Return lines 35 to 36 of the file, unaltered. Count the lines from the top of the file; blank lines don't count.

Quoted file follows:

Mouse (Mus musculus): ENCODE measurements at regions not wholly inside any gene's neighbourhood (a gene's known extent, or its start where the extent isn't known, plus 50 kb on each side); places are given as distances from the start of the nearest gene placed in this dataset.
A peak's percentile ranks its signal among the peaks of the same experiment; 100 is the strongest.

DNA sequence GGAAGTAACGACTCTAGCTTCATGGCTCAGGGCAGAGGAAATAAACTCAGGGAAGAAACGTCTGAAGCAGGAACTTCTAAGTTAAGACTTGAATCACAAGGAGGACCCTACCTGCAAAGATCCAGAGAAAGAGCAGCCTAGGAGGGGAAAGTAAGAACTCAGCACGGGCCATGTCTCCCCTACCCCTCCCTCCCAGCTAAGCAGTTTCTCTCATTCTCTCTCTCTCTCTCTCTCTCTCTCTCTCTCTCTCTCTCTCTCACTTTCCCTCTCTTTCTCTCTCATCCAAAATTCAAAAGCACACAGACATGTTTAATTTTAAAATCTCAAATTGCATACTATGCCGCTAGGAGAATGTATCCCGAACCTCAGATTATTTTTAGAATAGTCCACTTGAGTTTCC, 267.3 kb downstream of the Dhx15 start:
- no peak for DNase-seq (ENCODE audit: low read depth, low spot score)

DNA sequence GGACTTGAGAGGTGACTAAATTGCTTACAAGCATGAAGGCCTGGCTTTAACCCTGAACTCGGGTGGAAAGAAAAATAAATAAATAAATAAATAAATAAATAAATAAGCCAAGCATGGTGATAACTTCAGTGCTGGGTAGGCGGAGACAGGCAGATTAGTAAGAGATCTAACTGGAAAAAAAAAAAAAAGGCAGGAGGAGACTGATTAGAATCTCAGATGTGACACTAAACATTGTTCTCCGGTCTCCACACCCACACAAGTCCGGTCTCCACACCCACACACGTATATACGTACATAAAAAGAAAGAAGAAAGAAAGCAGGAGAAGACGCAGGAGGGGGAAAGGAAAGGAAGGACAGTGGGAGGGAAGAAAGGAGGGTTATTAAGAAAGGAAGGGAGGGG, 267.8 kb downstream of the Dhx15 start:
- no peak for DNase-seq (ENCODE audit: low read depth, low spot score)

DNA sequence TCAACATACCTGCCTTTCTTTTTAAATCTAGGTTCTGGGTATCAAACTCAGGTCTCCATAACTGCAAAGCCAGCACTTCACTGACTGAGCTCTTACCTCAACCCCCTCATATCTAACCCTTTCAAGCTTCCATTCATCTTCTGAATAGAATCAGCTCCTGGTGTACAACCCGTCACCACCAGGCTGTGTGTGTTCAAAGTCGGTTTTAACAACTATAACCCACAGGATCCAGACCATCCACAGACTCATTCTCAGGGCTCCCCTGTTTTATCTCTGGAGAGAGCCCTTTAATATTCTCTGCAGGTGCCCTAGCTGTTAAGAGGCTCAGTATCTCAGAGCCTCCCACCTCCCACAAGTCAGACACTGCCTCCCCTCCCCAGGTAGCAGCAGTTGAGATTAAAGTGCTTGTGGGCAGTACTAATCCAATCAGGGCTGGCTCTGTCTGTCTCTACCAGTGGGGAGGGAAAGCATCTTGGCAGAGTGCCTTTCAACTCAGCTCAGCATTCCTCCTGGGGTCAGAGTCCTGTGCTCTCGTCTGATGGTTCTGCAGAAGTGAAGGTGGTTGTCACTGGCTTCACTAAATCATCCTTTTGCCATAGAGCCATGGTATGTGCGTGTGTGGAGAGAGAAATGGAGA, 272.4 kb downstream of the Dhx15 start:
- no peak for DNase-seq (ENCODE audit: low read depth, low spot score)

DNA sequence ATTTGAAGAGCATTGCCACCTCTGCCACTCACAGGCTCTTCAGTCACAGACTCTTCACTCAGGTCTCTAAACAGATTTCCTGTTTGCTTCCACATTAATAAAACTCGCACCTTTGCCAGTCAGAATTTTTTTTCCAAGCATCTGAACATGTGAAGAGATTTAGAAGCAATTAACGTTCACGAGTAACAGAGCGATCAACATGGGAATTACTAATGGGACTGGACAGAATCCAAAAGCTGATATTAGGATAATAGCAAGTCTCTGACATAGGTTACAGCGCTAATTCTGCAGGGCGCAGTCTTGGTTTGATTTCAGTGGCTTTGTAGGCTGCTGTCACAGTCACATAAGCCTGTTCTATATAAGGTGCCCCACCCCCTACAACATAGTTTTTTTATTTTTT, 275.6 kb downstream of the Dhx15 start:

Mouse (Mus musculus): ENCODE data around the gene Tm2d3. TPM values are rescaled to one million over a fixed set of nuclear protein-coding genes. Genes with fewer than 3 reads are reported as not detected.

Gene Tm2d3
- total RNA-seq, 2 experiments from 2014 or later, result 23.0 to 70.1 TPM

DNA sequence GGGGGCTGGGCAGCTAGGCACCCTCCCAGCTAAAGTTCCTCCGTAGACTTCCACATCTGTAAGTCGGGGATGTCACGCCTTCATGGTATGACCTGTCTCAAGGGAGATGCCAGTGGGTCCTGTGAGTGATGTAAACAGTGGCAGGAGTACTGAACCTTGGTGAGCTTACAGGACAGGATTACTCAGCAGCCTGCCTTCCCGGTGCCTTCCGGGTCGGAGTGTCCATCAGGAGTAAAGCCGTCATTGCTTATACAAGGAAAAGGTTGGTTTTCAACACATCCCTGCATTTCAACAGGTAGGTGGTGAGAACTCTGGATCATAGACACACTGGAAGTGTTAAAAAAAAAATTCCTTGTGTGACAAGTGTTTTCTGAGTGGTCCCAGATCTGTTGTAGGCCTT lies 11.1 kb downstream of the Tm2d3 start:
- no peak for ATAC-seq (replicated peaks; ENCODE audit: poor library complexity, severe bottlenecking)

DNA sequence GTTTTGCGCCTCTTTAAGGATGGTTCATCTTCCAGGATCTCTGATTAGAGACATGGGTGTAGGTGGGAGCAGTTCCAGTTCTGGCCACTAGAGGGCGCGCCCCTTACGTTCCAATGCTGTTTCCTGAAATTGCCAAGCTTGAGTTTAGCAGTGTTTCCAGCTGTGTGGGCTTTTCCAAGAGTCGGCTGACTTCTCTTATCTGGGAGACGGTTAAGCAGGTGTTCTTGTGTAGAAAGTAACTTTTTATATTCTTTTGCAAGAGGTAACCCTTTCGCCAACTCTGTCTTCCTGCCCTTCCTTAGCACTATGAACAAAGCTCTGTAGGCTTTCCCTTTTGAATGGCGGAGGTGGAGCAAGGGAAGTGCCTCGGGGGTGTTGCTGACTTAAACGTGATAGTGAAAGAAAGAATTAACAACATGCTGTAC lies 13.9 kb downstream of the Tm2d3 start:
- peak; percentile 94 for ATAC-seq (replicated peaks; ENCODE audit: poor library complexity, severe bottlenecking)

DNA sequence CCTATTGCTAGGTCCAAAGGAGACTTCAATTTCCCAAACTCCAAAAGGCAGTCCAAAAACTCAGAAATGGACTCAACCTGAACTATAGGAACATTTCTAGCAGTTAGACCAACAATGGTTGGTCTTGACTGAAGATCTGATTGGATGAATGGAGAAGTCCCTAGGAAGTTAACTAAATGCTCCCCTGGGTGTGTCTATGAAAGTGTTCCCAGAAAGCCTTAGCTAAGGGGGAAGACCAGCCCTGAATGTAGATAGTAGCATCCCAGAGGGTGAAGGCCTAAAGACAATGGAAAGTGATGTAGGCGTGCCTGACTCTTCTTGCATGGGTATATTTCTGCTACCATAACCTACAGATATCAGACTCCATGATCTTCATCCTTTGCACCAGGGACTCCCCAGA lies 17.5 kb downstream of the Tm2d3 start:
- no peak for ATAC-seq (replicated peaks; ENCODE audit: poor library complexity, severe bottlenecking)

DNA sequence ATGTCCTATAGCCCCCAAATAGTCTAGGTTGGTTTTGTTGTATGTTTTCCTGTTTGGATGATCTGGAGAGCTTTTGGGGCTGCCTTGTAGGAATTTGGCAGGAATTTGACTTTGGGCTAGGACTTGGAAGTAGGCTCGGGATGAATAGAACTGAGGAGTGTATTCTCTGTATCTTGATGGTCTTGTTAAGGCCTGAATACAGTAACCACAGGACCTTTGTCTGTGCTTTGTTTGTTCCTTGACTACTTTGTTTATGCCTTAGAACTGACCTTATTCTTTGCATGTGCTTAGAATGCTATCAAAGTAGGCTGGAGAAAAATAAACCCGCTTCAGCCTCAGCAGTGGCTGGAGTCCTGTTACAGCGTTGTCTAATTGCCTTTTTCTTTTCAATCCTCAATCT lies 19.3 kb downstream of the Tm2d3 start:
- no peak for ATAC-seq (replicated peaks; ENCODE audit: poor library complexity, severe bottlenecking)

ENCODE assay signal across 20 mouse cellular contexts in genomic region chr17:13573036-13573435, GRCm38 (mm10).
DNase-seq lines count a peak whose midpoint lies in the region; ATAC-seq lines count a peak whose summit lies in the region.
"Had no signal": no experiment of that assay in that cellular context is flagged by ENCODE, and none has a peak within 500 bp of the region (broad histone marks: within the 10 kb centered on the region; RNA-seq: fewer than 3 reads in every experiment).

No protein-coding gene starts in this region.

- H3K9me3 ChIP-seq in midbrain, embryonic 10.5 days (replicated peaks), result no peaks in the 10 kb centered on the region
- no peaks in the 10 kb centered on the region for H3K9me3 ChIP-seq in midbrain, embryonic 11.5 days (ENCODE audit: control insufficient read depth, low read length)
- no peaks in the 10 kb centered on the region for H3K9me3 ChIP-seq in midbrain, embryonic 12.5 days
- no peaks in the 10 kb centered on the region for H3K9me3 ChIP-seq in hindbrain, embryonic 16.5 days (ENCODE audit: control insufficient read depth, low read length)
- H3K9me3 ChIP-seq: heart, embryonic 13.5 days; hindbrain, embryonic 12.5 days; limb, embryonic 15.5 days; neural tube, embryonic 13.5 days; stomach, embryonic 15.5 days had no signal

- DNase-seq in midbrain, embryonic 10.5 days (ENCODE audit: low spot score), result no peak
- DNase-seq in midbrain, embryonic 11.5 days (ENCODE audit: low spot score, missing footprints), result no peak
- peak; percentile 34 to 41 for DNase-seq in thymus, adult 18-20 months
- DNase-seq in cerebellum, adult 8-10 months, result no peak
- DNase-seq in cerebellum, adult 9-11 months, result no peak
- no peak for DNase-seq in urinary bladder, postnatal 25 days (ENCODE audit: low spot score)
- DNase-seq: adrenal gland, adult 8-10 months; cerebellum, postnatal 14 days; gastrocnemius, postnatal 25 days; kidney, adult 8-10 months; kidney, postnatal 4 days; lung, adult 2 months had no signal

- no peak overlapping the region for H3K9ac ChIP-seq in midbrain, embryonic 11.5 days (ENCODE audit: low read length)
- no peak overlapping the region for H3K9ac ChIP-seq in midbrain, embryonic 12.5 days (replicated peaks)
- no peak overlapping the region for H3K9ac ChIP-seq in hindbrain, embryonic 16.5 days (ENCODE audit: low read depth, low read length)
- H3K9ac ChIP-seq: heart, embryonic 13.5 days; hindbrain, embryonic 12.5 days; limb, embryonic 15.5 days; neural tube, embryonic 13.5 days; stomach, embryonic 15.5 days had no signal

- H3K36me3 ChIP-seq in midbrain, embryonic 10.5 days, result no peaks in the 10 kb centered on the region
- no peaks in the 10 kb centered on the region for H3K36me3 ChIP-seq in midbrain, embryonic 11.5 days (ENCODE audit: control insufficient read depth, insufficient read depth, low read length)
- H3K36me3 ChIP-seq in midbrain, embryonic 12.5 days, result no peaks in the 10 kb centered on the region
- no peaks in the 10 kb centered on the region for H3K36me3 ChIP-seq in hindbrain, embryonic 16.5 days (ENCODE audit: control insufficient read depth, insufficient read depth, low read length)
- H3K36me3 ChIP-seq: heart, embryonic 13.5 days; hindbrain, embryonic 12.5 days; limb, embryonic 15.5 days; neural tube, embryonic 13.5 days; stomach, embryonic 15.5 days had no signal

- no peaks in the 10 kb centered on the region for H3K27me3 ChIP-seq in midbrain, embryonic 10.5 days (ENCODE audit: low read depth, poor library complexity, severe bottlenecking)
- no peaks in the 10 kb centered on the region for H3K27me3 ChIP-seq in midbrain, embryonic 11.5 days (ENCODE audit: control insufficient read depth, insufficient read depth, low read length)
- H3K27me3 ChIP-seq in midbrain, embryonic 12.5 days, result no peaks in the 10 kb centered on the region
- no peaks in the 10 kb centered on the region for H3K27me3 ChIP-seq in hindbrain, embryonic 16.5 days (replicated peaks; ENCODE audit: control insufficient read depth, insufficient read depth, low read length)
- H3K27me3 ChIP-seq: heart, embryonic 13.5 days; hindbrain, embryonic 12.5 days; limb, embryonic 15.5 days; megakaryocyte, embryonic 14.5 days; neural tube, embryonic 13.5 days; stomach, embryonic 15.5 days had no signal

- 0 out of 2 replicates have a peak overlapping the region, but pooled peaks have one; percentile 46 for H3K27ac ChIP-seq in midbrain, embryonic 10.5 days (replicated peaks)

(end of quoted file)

- no peak for DNase-seq in urinary bladder, postnatal 25 days (ENCODE audit: low spot score)
- DNase-seq: adrenal gland, adult 8-10 months; cerebellum, postnatal 14 days; gastrocnemius, postnatal 25 days; kidney, adult 8-10 months; kidney, postnatal 4 days; lung, adult 2 months had no signal